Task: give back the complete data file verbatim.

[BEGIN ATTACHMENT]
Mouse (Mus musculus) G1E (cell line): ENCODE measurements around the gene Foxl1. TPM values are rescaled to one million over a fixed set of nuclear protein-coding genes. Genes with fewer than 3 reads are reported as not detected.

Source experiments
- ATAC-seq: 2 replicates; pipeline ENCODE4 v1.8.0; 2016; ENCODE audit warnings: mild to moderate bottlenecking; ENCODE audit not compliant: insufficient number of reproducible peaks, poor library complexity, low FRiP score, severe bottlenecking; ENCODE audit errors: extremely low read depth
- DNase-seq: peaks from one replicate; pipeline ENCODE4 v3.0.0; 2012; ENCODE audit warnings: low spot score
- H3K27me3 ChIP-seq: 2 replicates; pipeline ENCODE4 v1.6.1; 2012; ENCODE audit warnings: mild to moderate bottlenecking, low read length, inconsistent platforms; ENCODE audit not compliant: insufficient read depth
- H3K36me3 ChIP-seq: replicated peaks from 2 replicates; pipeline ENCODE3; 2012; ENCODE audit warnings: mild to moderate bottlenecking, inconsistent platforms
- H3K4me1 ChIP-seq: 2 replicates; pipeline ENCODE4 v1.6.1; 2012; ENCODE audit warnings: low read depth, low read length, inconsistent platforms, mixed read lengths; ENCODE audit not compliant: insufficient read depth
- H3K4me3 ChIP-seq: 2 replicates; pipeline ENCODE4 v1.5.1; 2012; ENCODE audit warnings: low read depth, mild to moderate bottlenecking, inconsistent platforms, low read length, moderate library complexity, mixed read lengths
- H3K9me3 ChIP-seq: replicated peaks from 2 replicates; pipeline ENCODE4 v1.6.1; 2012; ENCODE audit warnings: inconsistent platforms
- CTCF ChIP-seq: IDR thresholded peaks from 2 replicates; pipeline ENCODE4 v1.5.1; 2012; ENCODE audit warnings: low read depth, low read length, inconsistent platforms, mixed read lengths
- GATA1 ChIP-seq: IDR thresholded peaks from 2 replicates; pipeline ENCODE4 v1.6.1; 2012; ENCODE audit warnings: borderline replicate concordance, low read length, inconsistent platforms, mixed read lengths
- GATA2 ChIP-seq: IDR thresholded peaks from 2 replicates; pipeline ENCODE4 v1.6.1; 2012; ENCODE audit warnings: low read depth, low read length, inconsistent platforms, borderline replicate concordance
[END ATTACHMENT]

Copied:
Mouse (Mus musculus) G1E (cell line): ENCODE measurements around the gene Foxl1. TPM values are rescaled to one million over a fixed set of nuclear protein-coding genes. Genes with fewer than 3 reads are reported as not detected.

Source experiments
- ATAC-seq: 2 replicates; pipeline ENCODE4 v1.8.0; 2016; ENCODE audit warnings: mild to moderate bottlenecking; ENCODE audit not compliant: insufficient number of reproducible peaks, poor library complexity, low FRiP score, severe bottlenecking; ENCODE audit errors: extremely low read depth
- DNase-seq: peaks from one replicate; pipeline ENCODE4 v3.0.0; 2012; ENCODE audit warnings: low spot score
- H3K27me3 ChIP-seq: 2 replicates; pipeline ENCODE4 v1.6.1; 2012; ENCODE audit warnings: mild to moderate bottlenecking, low read length, inconsistent platforms; ENCODE audit not compliant: insufficient read depth
- H3K36me3 ChIP-seq: replicated peaks from 2 replicates; pipeline ENCODE3; 2012; ENCODE audit warnings: mild to moderate bottlenecking, inconsistent platforms
- H3K4me1 ChIP-seq: 2 replicates; pipeline ENCODE4 v1.6.1; 2012; ENCODE audit warnings: low read depth, low read length, inconsistent platforms, mixed read lengths; ENCODE audit not compliant: insufficient read depth
- H3K4me3 ChIP-seq: 2 replicates; pipeline ENCODE4 v1.5.1; 2012; ENCODE audit warnings: low read depth, mild to moderate bottlenecking, inconsistent platforms, low read length, moderate library complexity, mixed read lengths
- H3K9me3 ChIP-seq: replicated peaks from 2 replicates; pipeline ENCODE4 v1.6.1; 2012; ENCODE audit warnings: inconsistent platforms
- CTCF ChIP-seq: IDR thresholded peaks from 2 replicates; pipeline ENCODE4 v1.5.1; 2012; ENCODE audit warnings: low read depth, low read length, inconsistent platforms, mixed read lengths
- GATA1 ChIP-seq: IDR thresholded peaks from 2 replicates; pipeline ENCODE4 v1.6.1; 2012; ENCODE audit warnings: borderline replicate concordance, low read length, inconsistent platforms, mixed read lengths
- GATA2 ChIP-seq: IDR thresholded peaks from 2 replicates; pipeline ENCODE4 v1.6.1; 2012; ENCODE audit warnings: low read depth, low read length, inconsistent platforms, borderline replicate concordance